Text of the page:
He makes Edward even more rootable by adding some obvious cliches- Kim’s jealous boyfriend Jim, played by Anthony Michael Hall, and the eccentric religious fanatic who believes that Edward is evil incarnate, played by O-Lan Jones.

The addition of these villains and most of the rest of the neighborhood as either clueless or misunderstanding townsfolk adds to the reduction of most of the supporting cast to standard stock characters.

Burton, along with Depp, Ryder, and Wiest, gives Edward Scissorhands (1990) heart. It’s a beautiful fairy tale that feels magical and adventurous save for some mediocre storytelling. It’s an above-average film that won over the masses at the time of release.

Oscar Nominations: Best Makeup

Dances with Wolves-1990

Dances with Wolves-1990

Director-Kevin Costner

Starring-Kevin Costner, Mary McDonnell

Scott’s Review #1,091

Reviewed December 14, 2020

Grade: A

A western epic of grand proportions, Dances with Wolves (1990) is a quiet, yet the bombastic story of one man’s yearning to understand and appreciate a different culture. The liberal-leaning story is of dire importance in American history, which is my main love of it. This project matters and it has sincerity and truth. The content and the gorgeous, sweeping cinematography make this a must-see on the big screen for full appreciation. Sort of like Lawrence of Arabia (1962), western style.

The lovely musical score is well-paced and simply gorgeous, only enhancing the experience and appreciation of the film.

The directorial debut of a then inexperienced and up-and-coming star, Kevin Costner, success catapulted him into the big leagues, garnering tremendous respect among the Hollywood community. He also produced the film and used his own money when the budget ran over. The accolades were justified, leading him to become an A-list star. He never achieved anything comparable to Dances with Wolves again.

The time is 1863, the United States embroiled in the Civil War. Union soldier John Dunbar (Kevin Costner), depressed and suicidal, is injured in battle and receives a hero’s praise. He requests to be transferred to the western frontier, where he lives in solitude. He slowly befriends the local Sioux tribe and eventually becomes an honorary member, falling in love with a white woman, Stands with a Fist, (Mary McDonnell), who was raised by the tribe. They name him Dances with Wolves. Chaos erupts when the Union Army arrives to snatch the land at any cost.

Never the greatest actor in the world, but certainly competent, this is the role of a lifetime for Costner. That Dances with Wolves is Costner’s project is crucial. He had a vision and saw that vision to fulfillment. To my knowledge, the studio didn’t interfere and strive for control, but gave Costner the freedom to do whatever he wanted. It shows in the final product.

The romance between Dances with Wolves and Stands with a Fist is tender, alive, and without standard obstacles. No silly misunderstandings or drama. Theirs doesn’t need any trimmings. The chemistry between Costner and McDonnell is strong. At over three hours in length, the film has time to carefully pace these brilliant moments.

The film is clearly a political vehicle to teach the audience of the ravages and unfairness that Native Americans suffered at the hands of the White Man, and that is huge. Too often the issue is skimmed over or diminished in school textbooks so it’s nice to see the truth given its due. Dances with Wolves serves as an educational tool and no happy ending is provided. How great would it be if the film were shown in high schools and colleges around the United States?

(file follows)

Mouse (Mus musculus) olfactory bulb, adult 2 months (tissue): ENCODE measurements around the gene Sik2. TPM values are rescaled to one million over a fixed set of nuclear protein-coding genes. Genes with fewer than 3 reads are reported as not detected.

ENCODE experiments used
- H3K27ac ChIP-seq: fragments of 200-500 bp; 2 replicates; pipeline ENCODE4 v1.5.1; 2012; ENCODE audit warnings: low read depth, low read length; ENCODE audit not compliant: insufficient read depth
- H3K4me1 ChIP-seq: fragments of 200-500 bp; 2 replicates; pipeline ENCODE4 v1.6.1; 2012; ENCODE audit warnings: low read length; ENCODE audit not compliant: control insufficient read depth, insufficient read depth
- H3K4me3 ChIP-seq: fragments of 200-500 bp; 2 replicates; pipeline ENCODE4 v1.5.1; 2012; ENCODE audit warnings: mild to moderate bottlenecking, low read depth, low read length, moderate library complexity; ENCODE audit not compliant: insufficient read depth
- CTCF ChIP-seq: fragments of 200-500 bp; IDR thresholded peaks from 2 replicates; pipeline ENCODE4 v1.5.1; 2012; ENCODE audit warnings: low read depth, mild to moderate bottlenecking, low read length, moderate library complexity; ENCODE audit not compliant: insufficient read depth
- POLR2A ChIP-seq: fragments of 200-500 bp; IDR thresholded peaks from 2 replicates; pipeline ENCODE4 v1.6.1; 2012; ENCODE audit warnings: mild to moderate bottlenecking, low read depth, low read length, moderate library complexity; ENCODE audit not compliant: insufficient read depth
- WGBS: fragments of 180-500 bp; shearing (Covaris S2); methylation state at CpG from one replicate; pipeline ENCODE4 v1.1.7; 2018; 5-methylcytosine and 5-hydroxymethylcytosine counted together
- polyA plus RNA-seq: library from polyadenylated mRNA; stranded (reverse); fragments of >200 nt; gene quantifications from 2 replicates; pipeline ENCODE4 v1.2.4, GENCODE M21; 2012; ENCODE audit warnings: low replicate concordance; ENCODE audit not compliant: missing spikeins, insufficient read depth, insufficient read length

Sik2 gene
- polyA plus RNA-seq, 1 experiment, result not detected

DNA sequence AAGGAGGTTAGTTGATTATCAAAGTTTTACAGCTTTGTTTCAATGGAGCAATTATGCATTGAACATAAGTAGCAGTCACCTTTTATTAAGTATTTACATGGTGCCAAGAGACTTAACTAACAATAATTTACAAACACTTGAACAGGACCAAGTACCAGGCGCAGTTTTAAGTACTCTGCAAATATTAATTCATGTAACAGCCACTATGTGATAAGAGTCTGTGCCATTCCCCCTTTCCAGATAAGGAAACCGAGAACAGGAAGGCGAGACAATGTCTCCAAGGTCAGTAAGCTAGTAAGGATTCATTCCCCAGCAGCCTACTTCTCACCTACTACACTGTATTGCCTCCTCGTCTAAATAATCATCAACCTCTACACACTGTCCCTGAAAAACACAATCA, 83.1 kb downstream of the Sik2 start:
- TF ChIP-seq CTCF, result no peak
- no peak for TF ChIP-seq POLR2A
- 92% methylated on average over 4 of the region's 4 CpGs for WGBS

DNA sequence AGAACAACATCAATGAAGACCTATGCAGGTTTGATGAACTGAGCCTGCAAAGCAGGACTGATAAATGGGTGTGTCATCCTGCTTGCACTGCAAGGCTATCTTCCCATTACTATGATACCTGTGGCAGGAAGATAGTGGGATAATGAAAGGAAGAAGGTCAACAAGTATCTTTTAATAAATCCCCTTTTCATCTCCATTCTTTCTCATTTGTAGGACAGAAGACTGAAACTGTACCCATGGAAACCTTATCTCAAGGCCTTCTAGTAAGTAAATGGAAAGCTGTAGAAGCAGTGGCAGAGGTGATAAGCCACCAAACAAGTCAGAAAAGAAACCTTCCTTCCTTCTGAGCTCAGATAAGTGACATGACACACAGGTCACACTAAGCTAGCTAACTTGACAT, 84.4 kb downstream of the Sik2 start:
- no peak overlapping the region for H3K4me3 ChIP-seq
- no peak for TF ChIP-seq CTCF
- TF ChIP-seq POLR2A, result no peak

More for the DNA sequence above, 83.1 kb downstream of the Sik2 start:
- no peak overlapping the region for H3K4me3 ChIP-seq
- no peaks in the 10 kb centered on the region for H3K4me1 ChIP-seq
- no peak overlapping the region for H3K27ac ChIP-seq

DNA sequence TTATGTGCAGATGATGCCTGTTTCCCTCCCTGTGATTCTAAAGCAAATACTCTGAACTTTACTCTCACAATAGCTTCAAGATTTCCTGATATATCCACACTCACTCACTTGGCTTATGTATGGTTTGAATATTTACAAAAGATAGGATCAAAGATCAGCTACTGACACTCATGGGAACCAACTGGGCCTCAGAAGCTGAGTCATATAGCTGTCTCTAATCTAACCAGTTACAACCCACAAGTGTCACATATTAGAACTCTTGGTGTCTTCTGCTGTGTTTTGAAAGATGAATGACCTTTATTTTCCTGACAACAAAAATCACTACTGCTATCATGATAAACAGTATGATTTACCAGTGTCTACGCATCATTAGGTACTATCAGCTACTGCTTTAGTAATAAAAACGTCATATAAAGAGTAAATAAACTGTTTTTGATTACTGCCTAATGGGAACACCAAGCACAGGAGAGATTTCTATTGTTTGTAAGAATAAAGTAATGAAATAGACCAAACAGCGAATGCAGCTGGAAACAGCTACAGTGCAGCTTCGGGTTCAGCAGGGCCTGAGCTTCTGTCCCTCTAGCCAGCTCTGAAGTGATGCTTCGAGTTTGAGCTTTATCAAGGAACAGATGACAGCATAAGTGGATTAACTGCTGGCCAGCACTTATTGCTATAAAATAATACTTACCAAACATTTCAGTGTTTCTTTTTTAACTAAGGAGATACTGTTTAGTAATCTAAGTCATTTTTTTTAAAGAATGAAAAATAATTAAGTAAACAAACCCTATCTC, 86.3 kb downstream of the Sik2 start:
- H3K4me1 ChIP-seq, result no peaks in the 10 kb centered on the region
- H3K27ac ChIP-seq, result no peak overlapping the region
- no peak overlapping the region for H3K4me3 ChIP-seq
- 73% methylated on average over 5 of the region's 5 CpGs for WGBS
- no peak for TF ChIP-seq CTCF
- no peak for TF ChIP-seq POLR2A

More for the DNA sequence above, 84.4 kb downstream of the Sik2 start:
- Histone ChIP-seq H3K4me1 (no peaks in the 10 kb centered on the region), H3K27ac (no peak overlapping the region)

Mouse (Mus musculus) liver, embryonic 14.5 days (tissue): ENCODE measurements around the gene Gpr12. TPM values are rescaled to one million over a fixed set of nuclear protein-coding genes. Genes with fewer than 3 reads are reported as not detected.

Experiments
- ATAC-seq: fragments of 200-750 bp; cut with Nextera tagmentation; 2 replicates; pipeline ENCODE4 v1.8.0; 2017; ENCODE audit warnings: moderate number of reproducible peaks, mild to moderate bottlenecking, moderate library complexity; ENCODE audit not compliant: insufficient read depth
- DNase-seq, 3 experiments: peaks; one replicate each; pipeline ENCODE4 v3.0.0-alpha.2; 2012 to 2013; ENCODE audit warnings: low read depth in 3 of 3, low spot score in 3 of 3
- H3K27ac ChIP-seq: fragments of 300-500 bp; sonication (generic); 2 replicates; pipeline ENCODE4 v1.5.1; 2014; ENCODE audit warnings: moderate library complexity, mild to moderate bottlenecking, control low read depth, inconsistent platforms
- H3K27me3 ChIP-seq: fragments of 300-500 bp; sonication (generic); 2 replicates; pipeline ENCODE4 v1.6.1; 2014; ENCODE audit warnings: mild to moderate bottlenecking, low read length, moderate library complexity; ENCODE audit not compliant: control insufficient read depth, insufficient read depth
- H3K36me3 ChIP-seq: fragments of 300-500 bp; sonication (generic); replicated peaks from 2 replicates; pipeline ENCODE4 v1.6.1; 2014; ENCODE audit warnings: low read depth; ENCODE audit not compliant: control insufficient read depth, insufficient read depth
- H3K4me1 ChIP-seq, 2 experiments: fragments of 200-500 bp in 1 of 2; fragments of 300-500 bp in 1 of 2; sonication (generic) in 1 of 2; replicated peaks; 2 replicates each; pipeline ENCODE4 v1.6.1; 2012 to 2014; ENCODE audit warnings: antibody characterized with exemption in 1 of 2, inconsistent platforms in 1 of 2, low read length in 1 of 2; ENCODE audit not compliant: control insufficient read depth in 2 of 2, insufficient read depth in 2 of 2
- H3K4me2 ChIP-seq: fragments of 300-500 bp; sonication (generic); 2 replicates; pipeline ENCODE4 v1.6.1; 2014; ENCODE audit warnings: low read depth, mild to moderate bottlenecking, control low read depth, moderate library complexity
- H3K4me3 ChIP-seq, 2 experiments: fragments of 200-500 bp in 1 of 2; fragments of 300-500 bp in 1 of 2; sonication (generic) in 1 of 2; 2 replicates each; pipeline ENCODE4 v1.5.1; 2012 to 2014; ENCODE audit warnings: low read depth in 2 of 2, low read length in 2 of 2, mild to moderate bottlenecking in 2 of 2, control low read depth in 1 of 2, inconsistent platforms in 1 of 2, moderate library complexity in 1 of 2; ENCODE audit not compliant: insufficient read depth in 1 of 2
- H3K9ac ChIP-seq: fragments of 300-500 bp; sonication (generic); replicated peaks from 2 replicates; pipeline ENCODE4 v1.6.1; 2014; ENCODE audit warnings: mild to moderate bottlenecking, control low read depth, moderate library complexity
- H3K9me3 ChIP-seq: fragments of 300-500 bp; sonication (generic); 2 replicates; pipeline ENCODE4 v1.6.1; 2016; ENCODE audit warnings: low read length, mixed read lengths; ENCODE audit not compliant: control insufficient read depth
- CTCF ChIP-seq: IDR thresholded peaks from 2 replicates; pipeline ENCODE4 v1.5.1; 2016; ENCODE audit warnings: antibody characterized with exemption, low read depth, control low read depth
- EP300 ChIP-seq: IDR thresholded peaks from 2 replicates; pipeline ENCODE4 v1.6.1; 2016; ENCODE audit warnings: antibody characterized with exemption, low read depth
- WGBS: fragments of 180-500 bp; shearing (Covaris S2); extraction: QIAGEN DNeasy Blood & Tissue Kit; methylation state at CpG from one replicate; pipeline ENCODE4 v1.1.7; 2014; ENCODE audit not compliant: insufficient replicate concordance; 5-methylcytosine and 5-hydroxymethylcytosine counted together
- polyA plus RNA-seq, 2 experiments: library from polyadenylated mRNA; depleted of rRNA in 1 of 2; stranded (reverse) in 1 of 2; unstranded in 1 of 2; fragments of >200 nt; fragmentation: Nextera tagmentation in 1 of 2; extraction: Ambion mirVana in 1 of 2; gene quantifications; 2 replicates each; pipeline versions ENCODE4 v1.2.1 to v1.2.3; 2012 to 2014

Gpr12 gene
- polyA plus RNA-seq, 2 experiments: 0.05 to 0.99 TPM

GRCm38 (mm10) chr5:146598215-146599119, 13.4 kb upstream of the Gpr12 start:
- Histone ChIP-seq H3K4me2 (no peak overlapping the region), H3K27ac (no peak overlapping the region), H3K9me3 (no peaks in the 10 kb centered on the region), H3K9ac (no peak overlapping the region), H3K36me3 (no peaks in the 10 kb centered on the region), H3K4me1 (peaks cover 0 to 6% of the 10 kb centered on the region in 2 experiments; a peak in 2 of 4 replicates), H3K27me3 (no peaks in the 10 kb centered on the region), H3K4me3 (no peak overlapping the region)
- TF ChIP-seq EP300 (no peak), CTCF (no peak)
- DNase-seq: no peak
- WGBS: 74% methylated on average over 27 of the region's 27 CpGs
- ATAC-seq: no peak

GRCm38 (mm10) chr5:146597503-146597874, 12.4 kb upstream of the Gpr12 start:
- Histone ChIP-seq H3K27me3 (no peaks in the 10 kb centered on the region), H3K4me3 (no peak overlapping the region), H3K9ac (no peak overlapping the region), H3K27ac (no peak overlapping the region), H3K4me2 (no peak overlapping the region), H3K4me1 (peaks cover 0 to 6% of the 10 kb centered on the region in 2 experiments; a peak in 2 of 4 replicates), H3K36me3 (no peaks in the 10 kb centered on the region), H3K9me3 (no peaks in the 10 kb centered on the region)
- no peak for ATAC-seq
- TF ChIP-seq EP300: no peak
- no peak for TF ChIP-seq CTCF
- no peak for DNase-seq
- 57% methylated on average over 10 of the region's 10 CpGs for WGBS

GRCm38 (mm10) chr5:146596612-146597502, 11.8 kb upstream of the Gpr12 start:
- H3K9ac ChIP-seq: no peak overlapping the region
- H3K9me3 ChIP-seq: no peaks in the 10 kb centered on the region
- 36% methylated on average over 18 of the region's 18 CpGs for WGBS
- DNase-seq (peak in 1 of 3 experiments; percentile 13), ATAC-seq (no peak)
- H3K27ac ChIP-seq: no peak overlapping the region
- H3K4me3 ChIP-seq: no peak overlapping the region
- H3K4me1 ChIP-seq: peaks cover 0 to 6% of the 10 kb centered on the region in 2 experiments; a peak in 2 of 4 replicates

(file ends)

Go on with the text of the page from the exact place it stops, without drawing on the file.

I love how the film, a western, avoids the stereotypes always included in that genre. No good guys are wearing white or bad guys wearing black, no shoot ’em ups at local saloons, and no cowboys to save the day. Dances with Wolves provides a character study with pivotal thoughts and motivations from the three central characters. Graham Greene must be mentioned as an integral part of the supporting cast. His authenticity is illuminating.

Over the years Dances with Wolves (1990) doesn’t hold up as well as other films- Silence of the Lambs (1990) and Goodfellas (1991) are legendary contemporaries that everyone remembers better. Dances may suffer from an “of its time” label, justifiably so, but the film is a masterpiece. Recommended is to dust this one off and give it a whirl, if even for old time’s sake.

Oscar Nominations: Best Picture (won), Best Director-Kevin Costner (won), Best Actor-Kevin Costner, Best Supporting Actor-Graham Greene, Best Supporting Actress-Mary McDonnell, Best Screenplay Based on Material from Another Medium (won), Best Original Score (won), Best Sound (won), Best Art Direction, Best Costume Design, Best Cinematography (won), Best Film Editing (won)

The Grifters-1990

The Grifters-1990

Director-Stephen Frears

Starring-John Cusack, Anjelica Huston, Annette Bening

Scott’s Review #597

Reviewed January 9, 2017

Grade: B-

The Grifters is a film that has witty writing and has an overall appeal to it- the film is very unique and quirky and is in the style of a charismatic film noir from one of the golden ages of film, the 1930s, and the 1940s. Additionally, the film has a very sharp, clean look to it.

The performances, especially Anjelica Houston, are excellent. In fact, all three principles, (John Cusack and Annette Bening) give fantastic performances and feed off each other so well that the chemistry works quite well.